Carroll Smith has spoken on various topics related to Charlotte Mason. Currently he teaches at Gardner-Webb University and enjoys working with children, teachers, college students, and Charlotte Mason Institute. He was a teacher and a principal for 21 years before coming to Gardner-Webb University where he has been for six years. Having grown up in eastern North Carolina, he attended East Carolina University for his undergraduate degree and his master's in school administration. He completed his terminal degree and wrote his dissertation on Charlotte Mason at Virginia Tech. Carroll enjoys reading, gardening, and discussing ideas with friends. He and his wife, Andra, and their two young adult college-age children, Corban and Anna, enjoy living, working and playing in North Carolina.

9 Comments

  1. Thank you for writing this, Leslie. My oldest will be here for a much longer time than typical because of her special needs. I had never seriously thought about it being okay for typical children to kick around for a year or two before embarking on life after graduation. I guess if we can break the mold in how we educate our children, we can break it in other ways, too!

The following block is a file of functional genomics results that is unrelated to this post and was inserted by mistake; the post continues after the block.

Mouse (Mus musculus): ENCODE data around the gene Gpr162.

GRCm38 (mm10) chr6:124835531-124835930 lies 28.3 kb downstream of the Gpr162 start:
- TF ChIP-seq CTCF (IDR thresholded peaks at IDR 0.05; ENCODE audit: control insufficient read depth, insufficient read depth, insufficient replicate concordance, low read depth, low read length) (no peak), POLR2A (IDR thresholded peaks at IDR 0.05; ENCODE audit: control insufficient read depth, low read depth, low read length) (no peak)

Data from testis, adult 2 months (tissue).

2. jsmph48 says

    Thank you, Leslie and Tim, for your comforting and enouraging words. My 18 yo son is gradutating this Saturday with no formal plans for future education other than the “School of Life.” It has been a soul-searching journey, but the Lord has been good to quell my fears and to trust Him that my son’s life in in His hands, each day planned long ago.

    Blessings,
    Jennie

  3. excelsiorwarriors says